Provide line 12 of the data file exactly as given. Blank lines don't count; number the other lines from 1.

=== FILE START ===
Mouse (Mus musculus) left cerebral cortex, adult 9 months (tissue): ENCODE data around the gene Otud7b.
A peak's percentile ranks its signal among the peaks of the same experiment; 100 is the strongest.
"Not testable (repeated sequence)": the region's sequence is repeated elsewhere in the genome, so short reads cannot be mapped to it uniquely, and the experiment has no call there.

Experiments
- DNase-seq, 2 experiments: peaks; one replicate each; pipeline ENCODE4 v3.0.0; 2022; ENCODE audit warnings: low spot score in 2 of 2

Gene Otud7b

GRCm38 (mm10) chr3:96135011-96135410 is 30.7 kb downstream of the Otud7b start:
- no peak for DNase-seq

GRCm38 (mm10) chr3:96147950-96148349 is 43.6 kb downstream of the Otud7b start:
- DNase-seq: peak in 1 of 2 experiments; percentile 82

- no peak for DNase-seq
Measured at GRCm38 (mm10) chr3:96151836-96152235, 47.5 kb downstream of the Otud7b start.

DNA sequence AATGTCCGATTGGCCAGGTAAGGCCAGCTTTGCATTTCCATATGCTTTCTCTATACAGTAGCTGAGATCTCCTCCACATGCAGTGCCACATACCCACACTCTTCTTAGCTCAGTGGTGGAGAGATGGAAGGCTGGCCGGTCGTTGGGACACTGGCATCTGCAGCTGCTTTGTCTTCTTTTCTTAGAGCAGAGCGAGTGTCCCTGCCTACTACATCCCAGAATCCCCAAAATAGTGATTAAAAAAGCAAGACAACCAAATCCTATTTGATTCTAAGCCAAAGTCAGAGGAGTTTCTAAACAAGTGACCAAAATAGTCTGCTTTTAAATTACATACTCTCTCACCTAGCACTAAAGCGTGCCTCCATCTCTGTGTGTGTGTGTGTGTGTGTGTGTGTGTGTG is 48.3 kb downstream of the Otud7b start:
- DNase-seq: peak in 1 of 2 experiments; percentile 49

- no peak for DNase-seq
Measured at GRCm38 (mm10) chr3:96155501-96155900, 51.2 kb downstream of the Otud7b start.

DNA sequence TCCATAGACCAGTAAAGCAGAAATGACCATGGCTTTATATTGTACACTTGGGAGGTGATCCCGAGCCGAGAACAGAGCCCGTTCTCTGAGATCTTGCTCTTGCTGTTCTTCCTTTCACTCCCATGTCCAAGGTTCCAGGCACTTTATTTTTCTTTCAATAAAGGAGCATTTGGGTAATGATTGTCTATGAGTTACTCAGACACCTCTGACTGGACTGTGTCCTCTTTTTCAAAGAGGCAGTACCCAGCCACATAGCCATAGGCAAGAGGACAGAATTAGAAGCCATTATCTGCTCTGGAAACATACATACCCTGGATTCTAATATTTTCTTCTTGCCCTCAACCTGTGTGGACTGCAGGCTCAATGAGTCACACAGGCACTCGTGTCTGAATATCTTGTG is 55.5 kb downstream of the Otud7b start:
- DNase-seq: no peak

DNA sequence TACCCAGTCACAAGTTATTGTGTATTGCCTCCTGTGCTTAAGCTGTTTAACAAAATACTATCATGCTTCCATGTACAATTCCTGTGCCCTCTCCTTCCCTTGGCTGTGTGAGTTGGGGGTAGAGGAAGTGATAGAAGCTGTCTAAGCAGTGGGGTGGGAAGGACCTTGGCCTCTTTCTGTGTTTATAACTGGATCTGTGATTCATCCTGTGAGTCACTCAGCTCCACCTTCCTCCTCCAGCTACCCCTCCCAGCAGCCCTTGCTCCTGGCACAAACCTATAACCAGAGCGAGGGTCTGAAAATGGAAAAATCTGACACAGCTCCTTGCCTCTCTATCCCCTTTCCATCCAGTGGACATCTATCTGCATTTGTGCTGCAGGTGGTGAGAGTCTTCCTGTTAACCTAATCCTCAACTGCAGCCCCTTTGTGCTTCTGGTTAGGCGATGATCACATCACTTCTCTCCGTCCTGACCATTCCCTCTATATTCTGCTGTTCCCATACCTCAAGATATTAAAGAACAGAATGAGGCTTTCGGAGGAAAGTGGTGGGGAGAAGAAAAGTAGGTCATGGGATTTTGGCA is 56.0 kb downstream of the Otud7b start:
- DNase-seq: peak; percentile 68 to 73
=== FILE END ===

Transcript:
Measured at GRCm38 (mm10) chr3:96151836-96152235, 47.5 kb downstream of the Otud7b start.